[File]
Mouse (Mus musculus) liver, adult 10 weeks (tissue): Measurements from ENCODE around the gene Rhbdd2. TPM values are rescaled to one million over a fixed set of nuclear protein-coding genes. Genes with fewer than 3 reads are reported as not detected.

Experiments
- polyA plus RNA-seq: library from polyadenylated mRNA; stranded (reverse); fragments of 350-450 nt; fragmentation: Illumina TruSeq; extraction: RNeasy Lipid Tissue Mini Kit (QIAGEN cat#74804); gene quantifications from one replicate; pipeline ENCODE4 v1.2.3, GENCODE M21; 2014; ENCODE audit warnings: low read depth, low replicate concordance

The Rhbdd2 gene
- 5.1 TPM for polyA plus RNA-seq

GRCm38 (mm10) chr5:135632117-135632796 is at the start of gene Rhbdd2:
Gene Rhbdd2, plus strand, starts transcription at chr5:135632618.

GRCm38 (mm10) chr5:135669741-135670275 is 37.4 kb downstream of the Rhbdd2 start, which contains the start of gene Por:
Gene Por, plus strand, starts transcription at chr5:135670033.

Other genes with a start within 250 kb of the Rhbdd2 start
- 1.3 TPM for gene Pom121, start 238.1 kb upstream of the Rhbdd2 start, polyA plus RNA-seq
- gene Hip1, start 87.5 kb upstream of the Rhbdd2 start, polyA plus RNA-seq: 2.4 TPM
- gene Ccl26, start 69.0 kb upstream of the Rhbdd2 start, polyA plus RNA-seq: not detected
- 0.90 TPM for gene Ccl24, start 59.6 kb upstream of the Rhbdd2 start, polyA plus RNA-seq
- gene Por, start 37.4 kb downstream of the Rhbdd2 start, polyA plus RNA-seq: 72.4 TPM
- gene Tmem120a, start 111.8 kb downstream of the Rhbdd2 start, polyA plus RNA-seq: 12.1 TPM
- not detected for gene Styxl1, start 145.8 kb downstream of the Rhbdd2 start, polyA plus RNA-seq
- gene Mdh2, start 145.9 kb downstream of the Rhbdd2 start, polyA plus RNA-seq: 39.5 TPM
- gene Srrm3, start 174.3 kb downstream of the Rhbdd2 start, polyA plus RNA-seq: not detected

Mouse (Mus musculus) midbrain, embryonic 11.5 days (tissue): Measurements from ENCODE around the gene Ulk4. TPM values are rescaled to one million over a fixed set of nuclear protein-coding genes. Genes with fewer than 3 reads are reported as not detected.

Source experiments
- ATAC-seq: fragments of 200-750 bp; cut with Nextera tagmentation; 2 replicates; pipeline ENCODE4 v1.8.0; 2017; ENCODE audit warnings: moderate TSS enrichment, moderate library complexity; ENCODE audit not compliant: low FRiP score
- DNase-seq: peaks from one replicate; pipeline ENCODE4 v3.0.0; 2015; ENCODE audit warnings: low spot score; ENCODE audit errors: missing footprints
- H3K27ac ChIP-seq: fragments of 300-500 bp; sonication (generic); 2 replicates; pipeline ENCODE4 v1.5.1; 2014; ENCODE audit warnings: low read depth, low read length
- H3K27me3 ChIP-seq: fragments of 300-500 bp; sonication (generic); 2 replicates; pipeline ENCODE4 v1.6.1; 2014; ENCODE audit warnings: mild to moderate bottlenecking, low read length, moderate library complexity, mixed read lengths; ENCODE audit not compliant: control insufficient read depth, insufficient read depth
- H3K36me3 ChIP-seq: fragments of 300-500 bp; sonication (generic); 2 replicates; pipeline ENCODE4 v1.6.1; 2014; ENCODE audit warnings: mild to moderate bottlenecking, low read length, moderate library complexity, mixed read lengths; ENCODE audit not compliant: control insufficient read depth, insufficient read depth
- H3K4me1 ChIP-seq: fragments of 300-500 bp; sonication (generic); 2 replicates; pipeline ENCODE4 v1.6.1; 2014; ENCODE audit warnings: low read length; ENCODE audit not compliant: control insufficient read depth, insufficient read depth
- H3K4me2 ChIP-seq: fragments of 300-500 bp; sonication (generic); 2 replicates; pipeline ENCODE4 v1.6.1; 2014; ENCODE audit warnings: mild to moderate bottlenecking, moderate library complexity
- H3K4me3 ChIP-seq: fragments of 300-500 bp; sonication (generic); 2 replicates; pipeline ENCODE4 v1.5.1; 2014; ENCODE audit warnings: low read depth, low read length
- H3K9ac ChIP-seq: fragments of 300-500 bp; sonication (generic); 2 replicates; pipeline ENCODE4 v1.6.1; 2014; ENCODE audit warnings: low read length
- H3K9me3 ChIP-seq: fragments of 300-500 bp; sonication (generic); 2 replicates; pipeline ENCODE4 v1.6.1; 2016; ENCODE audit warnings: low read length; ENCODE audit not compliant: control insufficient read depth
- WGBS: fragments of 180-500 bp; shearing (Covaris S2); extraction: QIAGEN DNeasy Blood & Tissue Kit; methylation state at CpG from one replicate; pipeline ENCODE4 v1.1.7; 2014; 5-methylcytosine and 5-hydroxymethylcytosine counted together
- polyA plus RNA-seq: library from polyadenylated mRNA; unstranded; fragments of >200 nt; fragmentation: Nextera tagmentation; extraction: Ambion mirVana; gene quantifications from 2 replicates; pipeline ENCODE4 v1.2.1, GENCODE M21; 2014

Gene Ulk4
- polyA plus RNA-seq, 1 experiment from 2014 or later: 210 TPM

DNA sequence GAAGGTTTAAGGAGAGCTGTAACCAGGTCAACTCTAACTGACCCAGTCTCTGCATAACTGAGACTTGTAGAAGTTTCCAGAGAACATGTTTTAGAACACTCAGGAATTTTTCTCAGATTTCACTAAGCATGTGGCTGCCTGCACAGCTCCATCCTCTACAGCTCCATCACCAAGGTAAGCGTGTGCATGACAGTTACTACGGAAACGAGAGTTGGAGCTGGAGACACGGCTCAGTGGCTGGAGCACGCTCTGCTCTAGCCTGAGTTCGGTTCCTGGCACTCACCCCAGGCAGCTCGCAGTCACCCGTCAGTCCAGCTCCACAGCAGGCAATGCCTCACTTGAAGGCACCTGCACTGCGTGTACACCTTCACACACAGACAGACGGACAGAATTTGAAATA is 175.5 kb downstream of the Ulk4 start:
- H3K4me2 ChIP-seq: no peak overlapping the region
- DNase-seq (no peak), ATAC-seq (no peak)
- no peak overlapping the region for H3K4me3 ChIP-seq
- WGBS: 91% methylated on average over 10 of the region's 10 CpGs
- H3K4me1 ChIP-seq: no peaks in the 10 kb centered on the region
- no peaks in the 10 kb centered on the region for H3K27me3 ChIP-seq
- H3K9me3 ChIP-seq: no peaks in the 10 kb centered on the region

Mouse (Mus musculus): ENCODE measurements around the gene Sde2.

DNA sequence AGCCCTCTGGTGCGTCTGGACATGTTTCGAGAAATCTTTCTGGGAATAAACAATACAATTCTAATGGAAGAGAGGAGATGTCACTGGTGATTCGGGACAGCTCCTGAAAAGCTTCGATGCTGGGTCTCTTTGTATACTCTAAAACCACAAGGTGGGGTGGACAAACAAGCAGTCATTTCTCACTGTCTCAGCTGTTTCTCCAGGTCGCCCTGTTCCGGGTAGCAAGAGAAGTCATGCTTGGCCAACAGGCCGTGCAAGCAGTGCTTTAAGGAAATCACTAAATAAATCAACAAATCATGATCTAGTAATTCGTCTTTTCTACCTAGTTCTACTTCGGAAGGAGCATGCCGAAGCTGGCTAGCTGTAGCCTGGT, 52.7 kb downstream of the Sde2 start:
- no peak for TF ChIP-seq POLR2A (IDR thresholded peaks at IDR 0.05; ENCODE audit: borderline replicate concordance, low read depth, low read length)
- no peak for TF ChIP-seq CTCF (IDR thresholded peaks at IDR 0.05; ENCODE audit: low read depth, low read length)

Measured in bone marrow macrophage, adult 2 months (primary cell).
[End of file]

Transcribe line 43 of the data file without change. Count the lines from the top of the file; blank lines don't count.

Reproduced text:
- H3K9me3 ChIP-seq: no peaks in the 10 kb centered on the region